This is super easy.  I was a little nervous about having to substitute mustard for mustard seed, but it worked out ok!  Other than that, I followed the instructions. I don’t know enough about cooking Indian food to monkey around with it but so much.  Could you use canned tomatoes?  I don’t see why not.  You’re cooking them down so not having the peels might be nice.  Could you use ground cumin?  Sure, but trust me on this, it’s not the same.  If you want to cook Indian food, invest in some cumin seed.  I was a little sorry I didn’t have a hot chili to add.  I like a little heat and it helps me not eat too much!

I think you could add rice and spinach to complete this one dish meal.  Lentils have protein, but they don’t offer a complete protein. Rice rounds that out.  And a leafy green is always a good idea.  I’ll do that for the leftovers.  I was so ready for these to be done that I ate them as is!

The one surprise for me was that adding salt too soon will make the lentils tough.  It took a lot of restraint for me to wait to add salt!

Here’s what you need:  serves 4-6

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  • 1 cup red lentils, picked through for stones
  • 2 cups water
  • 1 onion, diced
  • 4 cloves garlic, thinly sliced
  • One 1/2-inch piece ginger, peeled and minced
  • 2 medium tomatoes, diced
  • 1 serrano chile, sliced in 1/2, optional

Tempering Oil (Bagaar):

  • 1/2 teaspoon cumin seeds
  • 1/2 teaspoon mustard
  • Generous 1/2 teaspoon turmeric powder
  • 1/2 teaspoon paprika
  • 1 tablespoon vegetable oil

Here’s what you do:

  • Put the lentils in a strainer and rinse them under running water. Add them to a bowl, cover with water and let soak for 30 minutes. Drain and set aside.
  • In a medium saucepan, combine 2 cups of water, the onions, garlic, ginger, tomatoes, chile, if using, and the lentils. Bring to a boil over medium-high heat. Skim any scum from the surface. DO NOT ADD SALT YET; it will toughen the lentils, thereby lengthening their cooking time. Lower the heat, cover the pot with a lid and gently simmer until the lentils are tender, almost translucent, and almost falling apart, about 30 to 40 minutes.

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  • Whisk the lentils, releasing its natural starch, and mash some them so the mixture becomes thick. Add salt, to taste.

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  • Tempering oil (bagaar): In a small bowl, combine the oil and mustard. In another bowl, combine the spice powders and cumin seed. Have all the ingredients ready because this will move very fast!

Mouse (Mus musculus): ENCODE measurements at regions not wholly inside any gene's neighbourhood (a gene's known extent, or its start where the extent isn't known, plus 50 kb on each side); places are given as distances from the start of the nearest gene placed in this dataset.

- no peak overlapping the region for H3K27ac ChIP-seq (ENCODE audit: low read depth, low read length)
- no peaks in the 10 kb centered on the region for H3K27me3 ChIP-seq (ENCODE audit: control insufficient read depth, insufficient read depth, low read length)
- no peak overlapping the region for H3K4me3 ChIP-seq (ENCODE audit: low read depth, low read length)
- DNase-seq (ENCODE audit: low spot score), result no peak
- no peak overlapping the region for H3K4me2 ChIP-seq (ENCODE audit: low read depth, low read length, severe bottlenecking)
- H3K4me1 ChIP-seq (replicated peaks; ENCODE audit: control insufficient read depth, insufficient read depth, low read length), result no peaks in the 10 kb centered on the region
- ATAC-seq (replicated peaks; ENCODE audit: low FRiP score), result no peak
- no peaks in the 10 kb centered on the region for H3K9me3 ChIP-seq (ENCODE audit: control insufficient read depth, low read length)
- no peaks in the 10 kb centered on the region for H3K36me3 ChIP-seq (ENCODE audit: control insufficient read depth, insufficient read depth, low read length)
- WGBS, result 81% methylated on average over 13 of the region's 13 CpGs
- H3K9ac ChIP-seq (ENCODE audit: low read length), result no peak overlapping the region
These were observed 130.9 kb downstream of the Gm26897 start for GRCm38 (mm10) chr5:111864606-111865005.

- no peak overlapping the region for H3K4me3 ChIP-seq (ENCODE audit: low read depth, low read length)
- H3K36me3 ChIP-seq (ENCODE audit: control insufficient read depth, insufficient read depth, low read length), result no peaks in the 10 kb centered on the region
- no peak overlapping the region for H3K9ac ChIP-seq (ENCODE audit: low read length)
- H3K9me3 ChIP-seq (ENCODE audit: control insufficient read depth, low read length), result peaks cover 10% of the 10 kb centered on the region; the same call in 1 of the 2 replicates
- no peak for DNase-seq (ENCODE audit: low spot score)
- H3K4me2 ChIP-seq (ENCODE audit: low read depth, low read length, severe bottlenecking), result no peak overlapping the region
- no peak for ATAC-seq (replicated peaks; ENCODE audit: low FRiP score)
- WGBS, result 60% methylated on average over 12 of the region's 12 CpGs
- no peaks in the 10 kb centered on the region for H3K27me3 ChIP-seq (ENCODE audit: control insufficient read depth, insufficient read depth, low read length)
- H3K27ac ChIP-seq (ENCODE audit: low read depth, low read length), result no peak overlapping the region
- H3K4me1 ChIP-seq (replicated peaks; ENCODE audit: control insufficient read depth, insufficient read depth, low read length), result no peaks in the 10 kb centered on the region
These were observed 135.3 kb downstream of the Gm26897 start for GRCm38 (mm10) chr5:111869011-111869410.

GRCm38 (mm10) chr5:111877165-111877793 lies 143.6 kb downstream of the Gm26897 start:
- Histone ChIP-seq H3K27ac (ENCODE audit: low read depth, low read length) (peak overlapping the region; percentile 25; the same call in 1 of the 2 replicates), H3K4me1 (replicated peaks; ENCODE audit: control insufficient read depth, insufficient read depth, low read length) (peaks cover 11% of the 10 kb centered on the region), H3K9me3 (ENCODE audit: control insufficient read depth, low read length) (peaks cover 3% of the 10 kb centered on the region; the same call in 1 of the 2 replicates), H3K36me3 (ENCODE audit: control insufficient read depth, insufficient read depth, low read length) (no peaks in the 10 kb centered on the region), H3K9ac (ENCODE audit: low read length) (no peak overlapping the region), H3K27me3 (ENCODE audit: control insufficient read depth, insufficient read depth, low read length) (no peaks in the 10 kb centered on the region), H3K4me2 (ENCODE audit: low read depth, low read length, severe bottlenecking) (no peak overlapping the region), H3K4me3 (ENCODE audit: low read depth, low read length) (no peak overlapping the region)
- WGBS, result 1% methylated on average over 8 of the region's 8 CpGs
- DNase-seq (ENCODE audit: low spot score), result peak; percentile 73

• In a small skillet, over a medium-high flame, warm 1 tablespoon vegetable oil. Once the oil is shimmering, add seeds and immediately cover so you don’t get covered in spluttering oil and seeds! Add the spices. They should sizzle and bubble a little – that’s the blooming and it’s exactly what you want. Don’t let them burn. The mixture should bloom for about 30 seconds, no more.

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  • Pour the oil mixture into the lentils, standing back so you don’t get hurt when the mixture splutters again. Stir to combine.

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This is so good, y’all.  Really.  Every bit as much comfort food as mac and cheese or mashed potatoes.  And it’s vegan, for those of you who care about that.  It’s low fat and WW friendly.  Gotta love a comfort food that doesn’t make you feel the slightest bit guilty about over-indulging.  Enjoy!

 

Clam Chowder

January 12, 2019

It’s a sort of snowy evening in Central Virginia.  We can see a few flakes anyway.  And in preparation for the coming storm, I had a craving for chowder.  More importantly, I braved the grocery store to get provisions to make it!  Always a huge gamble here, especially if you need milk, bread, or toilet paper.  I needed potatoes, clams, and corn so I was in the clear except for the parking lot and the checkout line.

I’ve never made clam chowder before, as far as I can remember.  Honestly, my exposure to it is almost limited to the lovely bowl you get from Legal Seafoods.  Given my current attempts to reduce my fat and calories, in hopes of narrowing my waistline, it’s an odd choice.  But I found a recipe on foodnetwork.com that didn’t seem so bad.  More broth than cream.  I actually used a little half and half, because I had it, and some skim milk.  I’m sure it’s not as thick as intended, but it’s definitely chowder and not soup.  I added some corn for sweetness.  And some bacon on top to make it seem slightly more decadent.  Having my first beer in 2 weeks made it seem downright festive!

What would I do differently?  Well, I added too much salt, which is a bummer.  The corn helped balance that out, but still.  I’m super paranoid about not salting the water for potatoes, grits, and pasta.  In this case, since the potatoes are staying in the broth, waiting until the end to salt is probably a better approach.  Lesson learned.  On the leftover bowls, I’ll add some green onions as well.

UPDATE:  I decided to address the too much salt issue.  I chopped a few more potatoes (about 3 small red potatoes); boiled them until they were soft; drained most of the water; and pureed them with an immersion blender.  The added potato puree helped balance the salt and made the chowder a little thicker.